Why is it so hard to find a board-certified geriatrician? Here are some reasons – Daily News

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Q. My husband, a retired physician and professor, was recently diagnosed with dementia. We were surprised by how difficult it was to find a board-certified geriatrician. I might add, we felt dismissed by one of the specialists who had his hand on the door of the examining room to leave as we were continuing with our question. What’s going on? B.T.

A lot is going on. Finding a geriatrician, particularly one that is board-certified, can be a challenge. It’s not a new story. “The medical profession has been troubled for years by a persistent shortage of doctors who treat the oldest and sickest patients,” as noted in the New York Times (January 3, 2020). Here is the problem: The current inadequate number of geriatricians has remained static while the number of aging Americans is increasing. 

Choosing a geriatrician for your husband’s condition is wise for several reasons. As your physician-husband knows, these are medical doctors trained to meet the unique healthcare needs of older adults. Typically, they are primary-care physicians who see patients in their mid-70s and older. However, this is not a steadfast rule. Most become certified in internal or family medicine and then pursue additional training to become board certified. 

Their niche is the diagnosis, treatment and subsequent care for patients dealing with diseases of later life. If they suspect a serious health problem such as cancer or neurological problem, they refer the patient to a specialist and often remain involved in the patient’s care, monitoring and coordinating their treatments as well as helping to determine what’s most important for their well-being and quality of life. 

Currently, there are about 7,300 geriatricians practicing in the U.S. Assuming one geriatrician can treat 700 patients, we are going to need approximately 30,000 geriatricians by the year 2030. 

California seems to be doing well, leading the nation with 736 such specialists. We are not doing well when considering that California has over six million adults age 65 and older and 1.5 million age 75 plus. 

There are many reasons for the shortage. We have few geriatric fellowship programs. More than one-third of the 384 slots – excluding geriatric psychiatry – went vacant in 2019, according to data from the American Geriatrics Society. Also, geriatricians are paid less than other specialists. Their average base salary is $199,731 per year according to 2021 data. Orthopedics has the highest annual compensation of $511,000. 

Not only do geriatricians earn less, they have less predictable work schedules and spend a longer time with their patients, meaning they can see fewer patients per day. That translates into fewer fees. Medicare payments also are a financial disincentive since payments often are lower than many commercial insurance rates for the same type of service. Add to that the average 2020 medical school debt of $207,000. These shortages occur in spite of geriatricians reporting greater career satisfaction than most other specialists.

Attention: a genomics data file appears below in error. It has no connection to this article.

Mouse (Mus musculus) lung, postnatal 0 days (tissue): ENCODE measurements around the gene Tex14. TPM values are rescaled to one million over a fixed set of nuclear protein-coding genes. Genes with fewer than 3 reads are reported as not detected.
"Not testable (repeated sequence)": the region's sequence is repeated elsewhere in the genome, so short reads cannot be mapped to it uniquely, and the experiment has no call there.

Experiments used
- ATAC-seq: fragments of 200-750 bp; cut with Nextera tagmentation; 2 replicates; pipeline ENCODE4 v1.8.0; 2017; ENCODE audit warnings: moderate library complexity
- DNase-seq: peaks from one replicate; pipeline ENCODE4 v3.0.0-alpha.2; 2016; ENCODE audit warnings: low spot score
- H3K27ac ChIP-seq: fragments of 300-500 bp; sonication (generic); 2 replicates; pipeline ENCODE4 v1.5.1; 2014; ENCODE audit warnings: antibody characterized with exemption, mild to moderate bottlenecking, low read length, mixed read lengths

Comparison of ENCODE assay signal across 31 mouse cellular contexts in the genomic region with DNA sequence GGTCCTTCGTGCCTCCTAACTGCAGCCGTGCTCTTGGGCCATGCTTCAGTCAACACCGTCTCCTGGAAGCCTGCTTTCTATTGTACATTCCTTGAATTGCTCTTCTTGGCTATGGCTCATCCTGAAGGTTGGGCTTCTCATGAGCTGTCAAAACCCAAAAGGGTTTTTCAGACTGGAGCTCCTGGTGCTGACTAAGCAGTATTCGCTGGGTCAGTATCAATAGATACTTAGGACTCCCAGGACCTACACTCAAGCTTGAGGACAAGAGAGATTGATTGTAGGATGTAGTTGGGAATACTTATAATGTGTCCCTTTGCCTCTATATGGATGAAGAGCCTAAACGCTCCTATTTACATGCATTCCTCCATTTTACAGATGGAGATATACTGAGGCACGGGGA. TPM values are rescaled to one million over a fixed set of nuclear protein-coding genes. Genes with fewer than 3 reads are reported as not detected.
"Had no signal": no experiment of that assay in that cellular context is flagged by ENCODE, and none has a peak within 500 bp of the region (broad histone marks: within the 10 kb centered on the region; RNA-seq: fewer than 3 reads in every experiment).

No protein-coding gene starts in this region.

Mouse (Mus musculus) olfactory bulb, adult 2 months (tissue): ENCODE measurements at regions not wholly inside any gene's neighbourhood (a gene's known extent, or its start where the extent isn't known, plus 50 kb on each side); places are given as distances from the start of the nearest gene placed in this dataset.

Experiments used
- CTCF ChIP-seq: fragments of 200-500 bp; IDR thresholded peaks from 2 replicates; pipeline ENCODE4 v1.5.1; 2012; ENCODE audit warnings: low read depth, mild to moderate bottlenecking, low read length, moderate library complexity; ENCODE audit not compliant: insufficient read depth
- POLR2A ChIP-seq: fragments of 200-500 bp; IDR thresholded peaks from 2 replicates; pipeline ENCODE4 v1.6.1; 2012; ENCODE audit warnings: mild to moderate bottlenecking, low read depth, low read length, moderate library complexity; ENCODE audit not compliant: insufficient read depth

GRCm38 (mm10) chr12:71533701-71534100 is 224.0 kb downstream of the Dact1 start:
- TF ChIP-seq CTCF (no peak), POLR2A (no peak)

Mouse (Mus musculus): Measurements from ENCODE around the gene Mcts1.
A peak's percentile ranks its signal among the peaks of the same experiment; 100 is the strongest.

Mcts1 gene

In a 2011 San Francisco Chronicle story, geriatrician Dr. William Thomas attributed some of the shortages to ageism suggesting that some doctors do not want to treat older people because of our religious zeal for a youth culture.

Then there is the word “geriatrics.” We even have a problem with that word according to Dr. Louise Aronson, noted geriatrician at University of California, San Francisco. In her book “Elderhood: Redefining Aging, Transforming Medicine, Reimagining Life” (2019, Bloomsbury Publishing), she writes, “If you want patients, funders, institutional support and referrals from colleagues, you must replace “aging” and “geriatrics” with “wellness” and “longevity.” She noted that there is debate within the field to substitute geriatrician with words such as “complexivisits” and “transitionalists.” She considers it “absurd.” 

Should others need a geriatrician, we do have that specialty in the greater Los Angeles area. Contact your local hospital and UCLA’s or USC’s Department of Geriatric Medicine. To find one in the South Bay, contact Torrance Memorial Medical Center’s physician referral line at 310- 517-4700 and Providence Health Resource Center at 800-618-6659. Given the short supply, also inquire about physicians who are board-certified in internal or family medicine and specialize in treating older adults. 

Regarding feeling dismissed – that’s the time to find another doctor. 

Thank you, T.B., for your important question. There are reasons for difficulty in finding a geriatrician. It’s a search that most of us at some time are likely to undertake – if not for ourselves, then for a loved one. Stay safe and well, and be kind to yourself and others. 

Helen Dennis is a nationally recognized leader on issues of aging, employment and the new retirement with academic, corporate and nonprofit experience. Contact Helen with your questions and comments at Helendenn@gmail.com. Visit Helen at HelenMdennis.com and follow her on facebook.com/SuccessfulagingCommunity

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